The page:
The DNC and Clinton’s campaign chairman John Podesta are two high-profile victims who were hacked during the election. Their internal correspondence was leaked to the public, creating an embarrassing public relations nightmare for Democrats, who have claimed the leaks were part of a broad Russian effort to damage Clinton’s campaign and help Trump’s campaign.

The document lays out a series of cases where the government failed to adequately provide proper notifications of threats to involved parties, like notifying the victims affected by Russians cyberattacks or notifying the Trump campaign about concerns about Papadopoulos and Page.

“The Committee found that the Trump campaign was not notified that members of the campaign were potential counterintelligence concerns. This lack of notification meant that the campaign was unable to address the problems with each campaign member and was ignorant about the potential national security concerns,” the report says.

“The FBI did not provide any such warning about Page, although it was again discussed by the administration’s most senior policymakers after Director Comey briefed the National Security Council principals about the Page information in ‘late spring’ 2016,” the report notes, referring to then-FBI Director James ComeyJames Brien ComeyNadler 'encouraged' by response to Trump documents request Poll: Most Americans trust Mueller, Dems in Trump probes CNN's Amanda Carpenter: Trump attacking McCain 'to distract' from 'questions about the Russia investigation' MORE.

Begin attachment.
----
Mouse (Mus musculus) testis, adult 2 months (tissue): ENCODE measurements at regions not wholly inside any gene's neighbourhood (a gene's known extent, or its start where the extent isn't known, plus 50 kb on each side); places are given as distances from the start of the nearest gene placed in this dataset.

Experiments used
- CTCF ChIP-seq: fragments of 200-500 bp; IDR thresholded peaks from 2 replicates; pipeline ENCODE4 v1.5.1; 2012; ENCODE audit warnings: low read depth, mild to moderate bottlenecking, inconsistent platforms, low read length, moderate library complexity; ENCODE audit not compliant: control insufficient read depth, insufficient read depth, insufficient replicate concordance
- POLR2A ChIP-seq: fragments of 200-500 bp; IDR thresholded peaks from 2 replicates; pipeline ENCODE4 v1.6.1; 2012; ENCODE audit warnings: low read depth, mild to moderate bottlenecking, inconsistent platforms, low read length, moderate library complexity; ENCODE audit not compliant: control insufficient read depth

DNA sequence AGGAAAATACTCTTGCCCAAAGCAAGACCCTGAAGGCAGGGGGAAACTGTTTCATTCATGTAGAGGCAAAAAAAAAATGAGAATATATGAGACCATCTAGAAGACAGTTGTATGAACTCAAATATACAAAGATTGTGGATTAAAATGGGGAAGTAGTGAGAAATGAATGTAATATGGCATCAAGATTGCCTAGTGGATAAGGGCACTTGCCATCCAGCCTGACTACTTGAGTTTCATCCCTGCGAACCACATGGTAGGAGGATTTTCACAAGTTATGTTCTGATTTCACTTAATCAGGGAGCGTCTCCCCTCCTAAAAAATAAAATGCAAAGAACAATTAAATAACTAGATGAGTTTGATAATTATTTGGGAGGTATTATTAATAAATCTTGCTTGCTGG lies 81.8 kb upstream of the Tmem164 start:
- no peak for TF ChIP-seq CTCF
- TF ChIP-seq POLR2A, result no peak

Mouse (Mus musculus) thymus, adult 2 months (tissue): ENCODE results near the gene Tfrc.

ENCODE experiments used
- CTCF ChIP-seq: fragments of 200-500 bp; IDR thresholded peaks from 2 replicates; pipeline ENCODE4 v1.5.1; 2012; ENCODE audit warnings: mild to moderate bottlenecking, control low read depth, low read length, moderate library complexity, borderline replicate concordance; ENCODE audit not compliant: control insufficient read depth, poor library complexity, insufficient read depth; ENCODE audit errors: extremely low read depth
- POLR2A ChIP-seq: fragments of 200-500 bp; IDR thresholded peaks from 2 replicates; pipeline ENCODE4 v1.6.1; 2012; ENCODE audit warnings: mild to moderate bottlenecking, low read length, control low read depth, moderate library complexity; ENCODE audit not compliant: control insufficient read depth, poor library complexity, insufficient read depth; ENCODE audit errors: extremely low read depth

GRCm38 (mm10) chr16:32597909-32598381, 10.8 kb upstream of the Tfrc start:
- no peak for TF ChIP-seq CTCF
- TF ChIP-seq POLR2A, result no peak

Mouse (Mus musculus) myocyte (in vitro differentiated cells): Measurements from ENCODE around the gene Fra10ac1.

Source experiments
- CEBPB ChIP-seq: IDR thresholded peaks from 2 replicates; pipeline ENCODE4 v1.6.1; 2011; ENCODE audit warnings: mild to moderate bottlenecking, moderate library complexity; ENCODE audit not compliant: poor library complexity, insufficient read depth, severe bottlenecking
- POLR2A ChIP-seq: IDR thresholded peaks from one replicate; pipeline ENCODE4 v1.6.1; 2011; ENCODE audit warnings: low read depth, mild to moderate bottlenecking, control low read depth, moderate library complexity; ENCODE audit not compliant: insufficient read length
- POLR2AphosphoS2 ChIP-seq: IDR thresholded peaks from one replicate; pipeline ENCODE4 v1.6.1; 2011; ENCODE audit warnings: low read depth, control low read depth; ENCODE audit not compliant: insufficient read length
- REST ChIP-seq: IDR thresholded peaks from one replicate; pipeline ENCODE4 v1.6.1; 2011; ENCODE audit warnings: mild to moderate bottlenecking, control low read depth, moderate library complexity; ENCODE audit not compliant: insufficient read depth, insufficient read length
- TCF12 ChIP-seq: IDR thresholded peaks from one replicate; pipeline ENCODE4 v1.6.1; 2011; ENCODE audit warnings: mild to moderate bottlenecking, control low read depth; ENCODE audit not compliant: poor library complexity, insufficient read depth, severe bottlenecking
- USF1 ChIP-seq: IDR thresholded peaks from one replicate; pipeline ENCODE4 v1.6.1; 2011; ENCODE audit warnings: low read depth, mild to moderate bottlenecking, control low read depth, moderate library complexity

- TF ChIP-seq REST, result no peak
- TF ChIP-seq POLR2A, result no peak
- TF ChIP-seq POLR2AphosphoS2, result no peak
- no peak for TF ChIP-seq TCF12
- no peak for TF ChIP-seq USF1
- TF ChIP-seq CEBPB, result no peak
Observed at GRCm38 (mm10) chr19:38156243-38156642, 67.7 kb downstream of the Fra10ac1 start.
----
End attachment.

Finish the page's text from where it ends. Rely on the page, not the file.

The report notes that Page was “already a subject of interest for the FBI” before he joined the Trump campaign in March 2016.

They similarly did not provide any heads-up to the campaign about Papadopoulos, who triggered the FBI’s counterintelligence investigation when he bragged during a meeting with an Australian diplomat in April 2016 that Russians had obtained “thousands” of Clinton’s emails.

The committee, however, said it was not able to “discern if the referenced emails were the missing emails from candidate Clinton’s server while she was Secretary of State or the emails that were stolen from the DNC.”

The campaign later tried to distance itself from Papadopoulos, describing him as a mere coffee boy.

Katie Bo Williams contributed.